The current status and trends of soil analyses in the coastal catchment of the Peel Harvey estuary were developed from historical soil data (1982 to 1991) combined with a renewed sampling to greater depth (1 m). This report encompasses the data collected from the first year of the project. Soil phosphorus content was found to be high but has dropped slightly since 1991. Soil pH is very low and is likely to be limiting production but have risen slightly since 1991. Soil potassium content is generally so low that it may be limiting production especially to the west of the south west highway. Correcting these deficiencies would reduce the rate of increase in soil phosphorus and reduce the hazard of phosphorus loss. These findings show some improvement but much greater effort is required to develop better nutrient management for both production and the environment. The sandy soils have not retained phosphorus and the heavier, clay soils have accumulated very large stores of phosphorus. Much of the soil has become saturated with phosphorus with the lighter textured soils being completely saturated and the heavier textured soils also showing signs of phosphorus saturation in the topsoil. The soils with the least stores of phosphorus appear to retain little of the applied phosphorus and are unfortunately very close to the estuary and major drainage lines. The sandy soils do not build up phosphorus stores and the phosphorus that is applied leaches, the heavy textured soils have built up phosphorus to the point that up to 77% do not need more phosphorus to be applied. Total Phosphorus The soils of the Peel-Harvey have become greatly enriched by the application of phosphorus since clearing. The farmed soils have 1020 kg/ha/m stored in them compared with 180 kg/ha/m in the uncleared sites. This is equivalent to about 10 tonnes of superphosphate added to the top metre of soil profile over each hectare or about 50 years of 200 kg of superphosphate per hectare. The greatest absolute enrichment has occurred in the top 5 cm as would be expected for surface applied fertiliser, but enrichment continues deep into the soil profile indicating leaching and incorporation of phosphorus in all soil types. Phosphorus status The phosphorus status of the soil is a measure of how well a pasture will respond to applications of phosphorus. The phosphorus status of the soils, as a group, have dropped shown by the low phosphorus status (those likely to benefit from additions of phosphorus) having risen from 28 to 33% and those in a high phosphorus status (those unlikely to benefit from additions of phosphorus) having dropped from 58 to 42%. When the soils are grouped into their different categories of phosphorus retention the sandier soils have the greatest proportion of low phosphorus status samples (70 to 80% of samples) while the heavier, higher phosphorus retentive soils, have a greater proportion of high phosphorus status (45 to 77%). Phosphorus retention The phosphorus retention mapping has been included into the DoW Modelling project which is renewing the modelling of the nutrient flows in the catchment and the chemical analyses are being included into reviewed soil information held by the Department of Agriculture and Food, WA. The mapping of phosphorus accurate to the high levels achieved here enables a clear understanding of the location and mechanism of phosphorus movement which can be used when targeting extension or planning works as it allows the mechanism of leaching or sediment bound nutrient runoff to be identified. pH The pH of the soils of the catchment are mostly acidic (below 4.5) and most require lime to minimise productivity loss. There was a small increase in pH over the soil sampling period. EC The was no overall trend in the electrical conductivity of the soils of the Peel-Harvey. As would be expected the soils with the higher iron content (heavier clay soils) had higher electrical conductivity and localised drainage conditions are likely to be having the greatest influence on salinity levels. Potassium status Overall, the potassium status of the soils are low and the lowest levels correspond to the phosphorus retention. Although there is a similar distribution of potassium and phosphorus the magnitude is much lower with few sites having built up high enough potassium to effectively utilise other nutrients. The potassium levels have not changed with time. Management implications There are a number of relationships in the soil analyses that have been described that are useful in modelling and for conveying risk as an adjunct to agronomic recommendations when considering the results of soil testing.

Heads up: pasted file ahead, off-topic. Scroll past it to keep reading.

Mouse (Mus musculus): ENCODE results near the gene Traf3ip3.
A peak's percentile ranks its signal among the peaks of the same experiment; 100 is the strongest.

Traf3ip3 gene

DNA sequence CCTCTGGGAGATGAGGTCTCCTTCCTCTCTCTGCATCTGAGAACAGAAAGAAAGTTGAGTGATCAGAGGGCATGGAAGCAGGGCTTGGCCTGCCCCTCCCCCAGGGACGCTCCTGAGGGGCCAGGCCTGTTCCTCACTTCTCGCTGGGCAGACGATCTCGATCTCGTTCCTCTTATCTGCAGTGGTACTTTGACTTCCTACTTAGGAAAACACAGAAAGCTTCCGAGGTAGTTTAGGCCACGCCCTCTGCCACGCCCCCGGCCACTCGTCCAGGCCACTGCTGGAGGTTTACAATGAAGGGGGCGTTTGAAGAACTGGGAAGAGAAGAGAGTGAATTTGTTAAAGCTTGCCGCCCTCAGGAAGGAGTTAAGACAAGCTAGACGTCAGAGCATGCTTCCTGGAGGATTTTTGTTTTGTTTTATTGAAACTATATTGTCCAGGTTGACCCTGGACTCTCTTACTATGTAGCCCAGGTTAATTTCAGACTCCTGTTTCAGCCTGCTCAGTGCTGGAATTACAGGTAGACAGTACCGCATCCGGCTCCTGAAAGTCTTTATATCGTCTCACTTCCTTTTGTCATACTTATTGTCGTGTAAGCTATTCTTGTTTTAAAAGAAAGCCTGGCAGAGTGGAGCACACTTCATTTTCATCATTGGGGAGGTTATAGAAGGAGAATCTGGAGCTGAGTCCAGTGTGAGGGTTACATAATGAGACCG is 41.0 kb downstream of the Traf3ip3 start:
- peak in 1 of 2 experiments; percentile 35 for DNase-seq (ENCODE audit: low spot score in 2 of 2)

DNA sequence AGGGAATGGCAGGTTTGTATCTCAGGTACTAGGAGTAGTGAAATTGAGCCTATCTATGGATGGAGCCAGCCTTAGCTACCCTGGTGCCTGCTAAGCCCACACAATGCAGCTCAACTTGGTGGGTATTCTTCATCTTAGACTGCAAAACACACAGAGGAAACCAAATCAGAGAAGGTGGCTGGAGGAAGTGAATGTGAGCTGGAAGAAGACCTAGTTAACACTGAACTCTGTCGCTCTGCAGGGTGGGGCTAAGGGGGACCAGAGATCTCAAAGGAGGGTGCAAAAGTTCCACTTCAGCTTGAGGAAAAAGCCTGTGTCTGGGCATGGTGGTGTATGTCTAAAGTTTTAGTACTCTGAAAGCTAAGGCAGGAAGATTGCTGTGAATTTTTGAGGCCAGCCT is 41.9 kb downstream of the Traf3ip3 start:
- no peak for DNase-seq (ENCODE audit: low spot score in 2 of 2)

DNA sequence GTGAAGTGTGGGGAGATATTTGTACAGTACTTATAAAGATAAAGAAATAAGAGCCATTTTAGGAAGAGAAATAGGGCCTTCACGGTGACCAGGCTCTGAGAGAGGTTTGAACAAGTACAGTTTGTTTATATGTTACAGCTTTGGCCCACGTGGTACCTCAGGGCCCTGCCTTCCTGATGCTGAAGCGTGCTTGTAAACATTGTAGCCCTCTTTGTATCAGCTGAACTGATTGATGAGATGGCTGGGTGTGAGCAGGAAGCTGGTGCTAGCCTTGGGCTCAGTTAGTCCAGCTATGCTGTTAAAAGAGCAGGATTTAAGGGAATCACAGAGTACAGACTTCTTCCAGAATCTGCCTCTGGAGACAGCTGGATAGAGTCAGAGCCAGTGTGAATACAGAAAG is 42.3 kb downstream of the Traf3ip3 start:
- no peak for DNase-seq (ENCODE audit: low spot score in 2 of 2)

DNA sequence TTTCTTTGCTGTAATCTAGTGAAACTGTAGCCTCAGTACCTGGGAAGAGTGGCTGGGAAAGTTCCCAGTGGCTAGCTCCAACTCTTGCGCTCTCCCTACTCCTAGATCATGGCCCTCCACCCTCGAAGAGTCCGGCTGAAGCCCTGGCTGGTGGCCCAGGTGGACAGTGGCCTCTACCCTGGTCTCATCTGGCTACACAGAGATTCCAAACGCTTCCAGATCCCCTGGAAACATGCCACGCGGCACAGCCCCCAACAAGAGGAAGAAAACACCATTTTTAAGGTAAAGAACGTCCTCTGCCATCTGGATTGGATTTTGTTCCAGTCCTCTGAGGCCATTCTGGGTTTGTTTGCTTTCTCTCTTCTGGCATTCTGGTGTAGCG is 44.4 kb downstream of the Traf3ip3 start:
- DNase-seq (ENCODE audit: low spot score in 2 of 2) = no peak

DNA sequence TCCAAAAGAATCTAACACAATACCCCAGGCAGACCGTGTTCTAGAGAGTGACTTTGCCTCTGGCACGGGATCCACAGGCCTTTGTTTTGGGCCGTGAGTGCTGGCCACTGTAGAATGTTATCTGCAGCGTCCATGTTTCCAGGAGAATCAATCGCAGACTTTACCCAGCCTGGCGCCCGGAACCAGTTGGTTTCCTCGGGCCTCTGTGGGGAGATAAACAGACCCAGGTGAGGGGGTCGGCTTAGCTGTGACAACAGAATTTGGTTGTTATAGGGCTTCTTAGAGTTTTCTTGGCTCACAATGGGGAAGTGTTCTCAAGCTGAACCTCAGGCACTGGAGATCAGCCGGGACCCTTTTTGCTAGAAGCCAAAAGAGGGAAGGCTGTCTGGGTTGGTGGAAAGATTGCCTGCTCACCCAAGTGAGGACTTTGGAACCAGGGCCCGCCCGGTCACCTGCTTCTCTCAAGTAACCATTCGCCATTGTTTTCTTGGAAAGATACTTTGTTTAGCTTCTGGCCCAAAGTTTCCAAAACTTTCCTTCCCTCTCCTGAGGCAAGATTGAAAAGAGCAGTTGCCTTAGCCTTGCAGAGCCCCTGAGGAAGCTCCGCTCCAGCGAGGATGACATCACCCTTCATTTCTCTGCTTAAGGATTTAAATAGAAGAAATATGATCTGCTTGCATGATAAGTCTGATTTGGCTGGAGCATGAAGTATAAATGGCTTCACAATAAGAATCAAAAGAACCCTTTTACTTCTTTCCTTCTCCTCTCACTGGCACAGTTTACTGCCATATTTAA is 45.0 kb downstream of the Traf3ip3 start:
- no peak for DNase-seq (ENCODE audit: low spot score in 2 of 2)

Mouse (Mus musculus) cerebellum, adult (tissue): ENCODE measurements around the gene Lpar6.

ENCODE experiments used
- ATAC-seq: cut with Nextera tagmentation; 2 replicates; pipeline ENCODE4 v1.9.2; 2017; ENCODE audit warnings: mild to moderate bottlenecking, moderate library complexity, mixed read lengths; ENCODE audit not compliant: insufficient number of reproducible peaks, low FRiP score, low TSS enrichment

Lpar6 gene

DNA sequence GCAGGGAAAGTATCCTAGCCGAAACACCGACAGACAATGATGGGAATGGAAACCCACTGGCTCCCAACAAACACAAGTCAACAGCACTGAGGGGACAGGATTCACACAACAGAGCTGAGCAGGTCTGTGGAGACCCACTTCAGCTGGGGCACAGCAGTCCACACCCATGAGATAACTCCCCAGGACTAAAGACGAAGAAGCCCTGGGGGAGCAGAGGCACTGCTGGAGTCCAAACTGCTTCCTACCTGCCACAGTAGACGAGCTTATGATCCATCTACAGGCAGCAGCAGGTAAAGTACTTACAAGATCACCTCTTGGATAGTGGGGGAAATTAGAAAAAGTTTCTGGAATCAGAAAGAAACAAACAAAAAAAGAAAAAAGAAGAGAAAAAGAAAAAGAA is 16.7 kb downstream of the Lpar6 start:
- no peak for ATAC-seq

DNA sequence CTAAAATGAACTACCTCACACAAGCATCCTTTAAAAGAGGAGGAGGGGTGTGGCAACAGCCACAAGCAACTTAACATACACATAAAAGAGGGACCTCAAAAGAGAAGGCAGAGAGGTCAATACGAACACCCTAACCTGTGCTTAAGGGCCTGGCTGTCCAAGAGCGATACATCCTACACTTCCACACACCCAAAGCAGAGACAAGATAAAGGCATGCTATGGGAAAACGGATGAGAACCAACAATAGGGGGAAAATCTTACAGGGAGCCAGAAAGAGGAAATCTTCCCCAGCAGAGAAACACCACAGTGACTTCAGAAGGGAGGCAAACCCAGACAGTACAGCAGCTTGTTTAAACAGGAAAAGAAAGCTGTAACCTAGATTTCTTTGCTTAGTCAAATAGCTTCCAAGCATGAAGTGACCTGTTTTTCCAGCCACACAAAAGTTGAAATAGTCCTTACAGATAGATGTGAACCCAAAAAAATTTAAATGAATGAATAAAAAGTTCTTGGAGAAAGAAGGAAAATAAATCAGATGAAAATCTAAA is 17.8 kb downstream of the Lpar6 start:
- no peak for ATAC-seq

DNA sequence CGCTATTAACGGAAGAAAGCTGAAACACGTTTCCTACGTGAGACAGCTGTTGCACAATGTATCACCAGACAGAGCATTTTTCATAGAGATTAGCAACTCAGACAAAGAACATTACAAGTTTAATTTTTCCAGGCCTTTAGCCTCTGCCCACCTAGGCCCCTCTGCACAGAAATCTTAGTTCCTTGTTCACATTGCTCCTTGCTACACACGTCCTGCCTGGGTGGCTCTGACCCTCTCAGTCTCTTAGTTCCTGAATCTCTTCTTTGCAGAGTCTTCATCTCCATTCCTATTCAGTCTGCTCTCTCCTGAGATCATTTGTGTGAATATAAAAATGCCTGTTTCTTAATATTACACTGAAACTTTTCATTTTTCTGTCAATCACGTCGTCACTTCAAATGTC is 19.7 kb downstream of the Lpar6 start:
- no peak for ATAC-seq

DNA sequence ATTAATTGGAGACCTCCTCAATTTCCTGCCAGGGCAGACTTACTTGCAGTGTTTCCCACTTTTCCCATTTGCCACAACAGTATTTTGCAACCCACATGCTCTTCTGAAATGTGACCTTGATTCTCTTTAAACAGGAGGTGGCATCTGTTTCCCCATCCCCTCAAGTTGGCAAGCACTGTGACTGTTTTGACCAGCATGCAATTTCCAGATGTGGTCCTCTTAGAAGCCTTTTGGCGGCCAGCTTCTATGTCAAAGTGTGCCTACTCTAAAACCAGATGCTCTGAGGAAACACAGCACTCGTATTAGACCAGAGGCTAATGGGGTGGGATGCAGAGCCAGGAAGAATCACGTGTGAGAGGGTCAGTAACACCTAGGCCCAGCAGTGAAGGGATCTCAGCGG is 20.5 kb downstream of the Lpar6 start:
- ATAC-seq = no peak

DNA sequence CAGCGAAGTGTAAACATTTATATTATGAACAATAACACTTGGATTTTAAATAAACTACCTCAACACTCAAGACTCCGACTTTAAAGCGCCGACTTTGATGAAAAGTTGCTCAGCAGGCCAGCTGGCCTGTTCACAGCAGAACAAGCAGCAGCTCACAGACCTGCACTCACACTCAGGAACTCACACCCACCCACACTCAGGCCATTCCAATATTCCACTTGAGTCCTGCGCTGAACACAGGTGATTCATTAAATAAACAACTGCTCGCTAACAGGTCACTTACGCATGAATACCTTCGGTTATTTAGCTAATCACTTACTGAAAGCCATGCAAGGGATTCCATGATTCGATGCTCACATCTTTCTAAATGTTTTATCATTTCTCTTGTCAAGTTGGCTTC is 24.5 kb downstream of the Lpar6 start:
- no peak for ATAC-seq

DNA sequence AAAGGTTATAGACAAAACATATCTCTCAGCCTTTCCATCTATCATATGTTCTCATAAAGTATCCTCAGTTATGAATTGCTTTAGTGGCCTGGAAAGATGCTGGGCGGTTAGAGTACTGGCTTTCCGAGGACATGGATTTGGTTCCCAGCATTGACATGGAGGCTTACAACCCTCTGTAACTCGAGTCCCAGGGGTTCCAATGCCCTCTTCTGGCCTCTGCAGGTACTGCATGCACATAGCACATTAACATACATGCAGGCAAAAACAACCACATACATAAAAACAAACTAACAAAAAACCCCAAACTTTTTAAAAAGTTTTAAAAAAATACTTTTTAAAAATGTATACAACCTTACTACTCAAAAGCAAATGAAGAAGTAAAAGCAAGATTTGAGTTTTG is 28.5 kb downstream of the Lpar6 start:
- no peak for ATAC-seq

Number of Pages
Peel Inlet, Harvey Estuary, phosphorus, nutrient status, pH, potassium
Summers RN and Weaver DM 2006, ‘Current status and 25 year trends for soil acidity, fertility and salinity in the coastal catchments of the Peel-Harvey’, Final Report to South West Catchment Council, Project L7-03.
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